The EQP-1 Design
The original design utilized a passive circuit licensed from a company called Western Electric. With a passive EQ, you have to apply 16dB of make-up gain when returning the signal for it to be at nominal level. Although most passive EQs sound great, they’re kind of a pain to set-up, and the sound is always altered by what you use for the make-up gain, so you end up spending a lot of extra money of ahigh quality clean preamp used just for boosting signal from the EQ.
The EQP-1 utilized the passive circuit, but included a tube gain make-up amp to get around the typical 16dB of gain lost from a passive EQ. This made a stand-alone Pultec “loseless” because what went in came out the same level, but the signal was actually being enhanced by the additional tube circuitry in all the right ways.
Pultec also made a solid state version of the EQP-1 which had a silver face, but it didn’t add all the depth and color of the tubes.These days, you would be more likely to see a Lang solid state EQ than a Pultec, which has a very similar sound and greater availability.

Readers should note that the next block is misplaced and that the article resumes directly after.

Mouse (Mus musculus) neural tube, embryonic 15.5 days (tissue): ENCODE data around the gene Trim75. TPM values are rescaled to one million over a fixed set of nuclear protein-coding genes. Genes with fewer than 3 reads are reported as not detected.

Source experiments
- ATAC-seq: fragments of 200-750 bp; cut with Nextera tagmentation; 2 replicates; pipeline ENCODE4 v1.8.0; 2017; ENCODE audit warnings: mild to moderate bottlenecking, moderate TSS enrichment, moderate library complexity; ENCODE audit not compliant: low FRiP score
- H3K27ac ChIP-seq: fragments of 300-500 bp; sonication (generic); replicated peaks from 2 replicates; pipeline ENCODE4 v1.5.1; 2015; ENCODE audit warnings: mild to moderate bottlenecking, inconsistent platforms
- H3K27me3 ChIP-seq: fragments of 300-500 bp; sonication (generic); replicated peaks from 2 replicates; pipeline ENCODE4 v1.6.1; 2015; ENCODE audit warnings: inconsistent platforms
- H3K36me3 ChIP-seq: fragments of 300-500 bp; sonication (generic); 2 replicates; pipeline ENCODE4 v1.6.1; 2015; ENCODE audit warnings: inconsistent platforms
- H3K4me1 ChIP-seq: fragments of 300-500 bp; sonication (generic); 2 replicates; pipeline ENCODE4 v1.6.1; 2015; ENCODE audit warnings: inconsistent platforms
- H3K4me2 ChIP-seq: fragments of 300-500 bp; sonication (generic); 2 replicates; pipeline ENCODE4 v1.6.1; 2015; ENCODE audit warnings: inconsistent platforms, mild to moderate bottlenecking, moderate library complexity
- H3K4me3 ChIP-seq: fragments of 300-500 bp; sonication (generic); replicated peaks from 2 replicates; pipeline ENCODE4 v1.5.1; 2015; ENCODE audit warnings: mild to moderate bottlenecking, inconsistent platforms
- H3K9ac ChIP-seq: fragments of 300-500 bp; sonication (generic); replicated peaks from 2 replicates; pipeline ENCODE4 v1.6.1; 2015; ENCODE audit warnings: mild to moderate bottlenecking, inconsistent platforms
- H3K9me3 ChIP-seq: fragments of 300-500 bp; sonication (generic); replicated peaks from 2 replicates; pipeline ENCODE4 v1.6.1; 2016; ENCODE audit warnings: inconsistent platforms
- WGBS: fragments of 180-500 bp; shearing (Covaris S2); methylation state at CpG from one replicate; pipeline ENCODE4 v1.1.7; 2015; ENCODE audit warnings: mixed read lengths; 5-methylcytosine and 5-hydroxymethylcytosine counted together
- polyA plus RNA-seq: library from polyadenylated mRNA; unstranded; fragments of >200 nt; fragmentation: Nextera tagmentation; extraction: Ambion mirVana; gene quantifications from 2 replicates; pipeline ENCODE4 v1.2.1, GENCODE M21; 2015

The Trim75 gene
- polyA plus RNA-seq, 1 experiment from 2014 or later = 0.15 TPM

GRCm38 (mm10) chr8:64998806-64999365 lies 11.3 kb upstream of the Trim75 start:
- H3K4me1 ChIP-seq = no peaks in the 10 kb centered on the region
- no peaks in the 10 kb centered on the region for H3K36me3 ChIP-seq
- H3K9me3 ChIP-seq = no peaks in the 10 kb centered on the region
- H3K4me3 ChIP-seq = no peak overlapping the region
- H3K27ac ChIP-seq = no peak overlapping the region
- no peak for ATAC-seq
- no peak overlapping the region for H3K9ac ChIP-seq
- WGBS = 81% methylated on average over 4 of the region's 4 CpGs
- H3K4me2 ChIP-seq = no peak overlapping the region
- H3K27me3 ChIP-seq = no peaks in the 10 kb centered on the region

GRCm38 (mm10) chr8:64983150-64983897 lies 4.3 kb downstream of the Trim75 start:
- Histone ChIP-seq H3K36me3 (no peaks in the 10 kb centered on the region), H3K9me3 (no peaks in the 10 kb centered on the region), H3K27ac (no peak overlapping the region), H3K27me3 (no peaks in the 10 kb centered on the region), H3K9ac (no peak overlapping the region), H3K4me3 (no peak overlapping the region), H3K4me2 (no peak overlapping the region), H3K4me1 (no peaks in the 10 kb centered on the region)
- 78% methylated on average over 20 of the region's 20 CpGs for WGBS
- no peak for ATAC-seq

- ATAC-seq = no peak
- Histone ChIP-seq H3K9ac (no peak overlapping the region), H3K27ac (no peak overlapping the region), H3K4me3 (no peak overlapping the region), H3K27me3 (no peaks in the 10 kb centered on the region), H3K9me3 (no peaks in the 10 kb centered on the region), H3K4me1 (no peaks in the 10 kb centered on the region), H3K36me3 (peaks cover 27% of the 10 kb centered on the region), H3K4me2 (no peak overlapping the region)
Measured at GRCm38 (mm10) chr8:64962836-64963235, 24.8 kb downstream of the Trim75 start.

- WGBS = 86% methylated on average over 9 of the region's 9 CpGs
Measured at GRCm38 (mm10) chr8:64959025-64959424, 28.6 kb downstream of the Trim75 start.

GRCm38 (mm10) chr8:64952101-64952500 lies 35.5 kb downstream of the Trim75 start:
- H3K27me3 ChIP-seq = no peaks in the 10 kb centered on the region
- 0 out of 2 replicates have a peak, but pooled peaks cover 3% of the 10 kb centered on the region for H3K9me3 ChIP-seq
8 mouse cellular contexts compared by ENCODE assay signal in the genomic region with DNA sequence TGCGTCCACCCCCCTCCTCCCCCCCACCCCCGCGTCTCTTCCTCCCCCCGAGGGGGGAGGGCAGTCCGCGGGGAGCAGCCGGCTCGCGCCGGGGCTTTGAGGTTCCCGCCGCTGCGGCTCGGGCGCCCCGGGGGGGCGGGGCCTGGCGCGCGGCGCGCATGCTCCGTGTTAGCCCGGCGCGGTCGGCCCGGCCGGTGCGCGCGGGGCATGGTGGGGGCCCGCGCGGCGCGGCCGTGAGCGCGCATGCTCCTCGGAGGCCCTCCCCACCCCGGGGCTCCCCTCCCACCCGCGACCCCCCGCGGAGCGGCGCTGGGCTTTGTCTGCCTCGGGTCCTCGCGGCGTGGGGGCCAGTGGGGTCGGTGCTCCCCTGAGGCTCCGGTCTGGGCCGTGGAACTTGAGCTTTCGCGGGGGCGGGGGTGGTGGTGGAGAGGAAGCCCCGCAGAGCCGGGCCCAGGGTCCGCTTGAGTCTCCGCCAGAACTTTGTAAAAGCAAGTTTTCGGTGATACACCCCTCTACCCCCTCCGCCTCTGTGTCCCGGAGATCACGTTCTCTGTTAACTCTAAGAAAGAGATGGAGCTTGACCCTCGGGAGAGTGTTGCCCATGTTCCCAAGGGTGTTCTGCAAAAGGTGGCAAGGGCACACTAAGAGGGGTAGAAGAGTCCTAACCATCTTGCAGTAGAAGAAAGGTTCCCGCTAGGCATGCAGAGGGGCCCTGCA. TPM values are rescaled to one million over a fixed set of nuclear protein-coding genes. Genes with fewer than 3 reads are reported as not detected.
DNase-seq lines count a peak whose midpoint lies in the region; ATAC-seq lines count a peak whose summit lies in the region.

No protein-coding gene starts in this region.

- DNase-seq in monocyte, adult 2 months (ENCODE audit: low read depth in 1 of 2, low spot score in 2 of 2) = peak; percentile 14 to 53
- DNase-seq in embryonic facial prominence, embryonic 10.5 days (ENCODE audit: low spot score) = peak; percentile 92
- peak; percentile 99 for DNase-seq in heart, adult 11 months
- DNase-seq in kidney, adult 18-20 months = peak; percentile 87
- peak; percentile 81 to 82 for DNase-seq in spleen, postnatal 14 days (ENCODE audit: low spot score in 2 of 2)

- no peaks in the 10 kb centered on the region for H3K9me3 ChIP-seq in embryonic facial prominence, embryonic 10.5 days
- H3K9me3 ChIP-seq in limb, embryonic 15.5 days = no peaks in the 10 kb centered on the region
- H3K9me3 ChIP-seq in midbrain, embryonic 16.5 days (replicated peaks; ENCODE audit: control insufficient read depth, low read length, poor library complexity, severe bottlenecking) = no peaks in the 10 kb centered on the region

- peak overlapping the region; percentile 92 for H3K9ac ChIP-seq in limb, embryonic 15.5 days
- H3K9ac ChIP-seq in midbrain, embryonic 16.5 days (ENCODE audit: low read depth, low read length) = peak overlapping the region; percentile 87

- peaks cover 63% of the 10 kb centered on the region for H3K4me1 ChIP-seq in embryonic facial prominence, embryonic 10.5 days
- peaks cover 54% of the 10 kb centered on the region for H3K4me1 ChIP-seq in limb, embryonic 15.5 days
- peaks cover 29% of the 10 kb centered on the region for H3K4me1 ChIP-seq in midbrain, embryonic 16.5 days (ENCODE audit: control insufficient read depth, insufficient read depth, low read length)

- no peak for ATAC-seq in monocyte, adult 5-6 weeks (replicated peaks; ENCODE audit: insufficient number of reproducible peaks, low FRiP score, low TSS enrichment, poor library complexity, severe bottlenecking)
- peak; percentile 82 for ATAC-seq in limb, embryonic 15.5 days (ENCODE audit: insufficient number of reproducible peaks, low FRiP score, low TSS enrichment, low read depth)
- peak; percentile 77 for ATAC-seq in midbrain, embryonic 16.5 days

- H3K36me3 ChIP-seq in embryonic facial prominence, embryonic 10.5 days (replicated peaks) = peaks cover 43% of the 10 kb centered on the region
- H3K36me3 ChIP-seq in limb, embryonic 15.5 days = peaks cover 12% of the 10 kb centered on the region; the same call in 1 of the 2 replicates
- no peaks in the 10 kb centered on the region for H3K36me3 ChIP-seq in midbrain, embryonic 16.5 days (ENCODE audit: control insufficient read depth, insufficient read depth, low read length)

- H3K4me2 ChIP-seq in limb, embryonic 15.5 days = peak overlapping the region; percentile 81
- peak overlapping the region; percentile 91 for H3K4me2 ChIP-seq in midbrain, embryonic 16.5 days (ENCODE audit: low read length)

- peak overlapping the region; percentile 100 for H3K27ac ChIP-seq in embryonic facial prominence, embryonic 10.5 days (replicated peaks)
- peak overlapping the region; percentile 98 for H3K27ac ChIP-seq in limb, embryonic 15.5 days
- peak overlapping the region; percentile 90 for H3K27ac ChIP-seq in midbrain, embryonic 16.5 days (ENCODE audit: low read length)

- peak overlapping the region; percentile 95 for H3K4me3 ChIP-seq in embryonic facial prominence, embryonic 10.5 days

The controls are very simple, you can select three frequency bands with the option to either boost, cut, or both. On the low band, you can select between four fixed frequency bands ranging from 20Hz to 100Hz, and have the ability to either boost or cut that frequency.
This section of the EQ is one of the best tools for adding some low end power to any source. Each band is smooth, one of the best things about a Pultec is the ability to dial in extreme amounts of EQ without it ruining the frequencies around it or damaging the integrity of the original recording. The way the Q works as you boost the selected frequency makes all the other frequencies around it react in a complimenting way.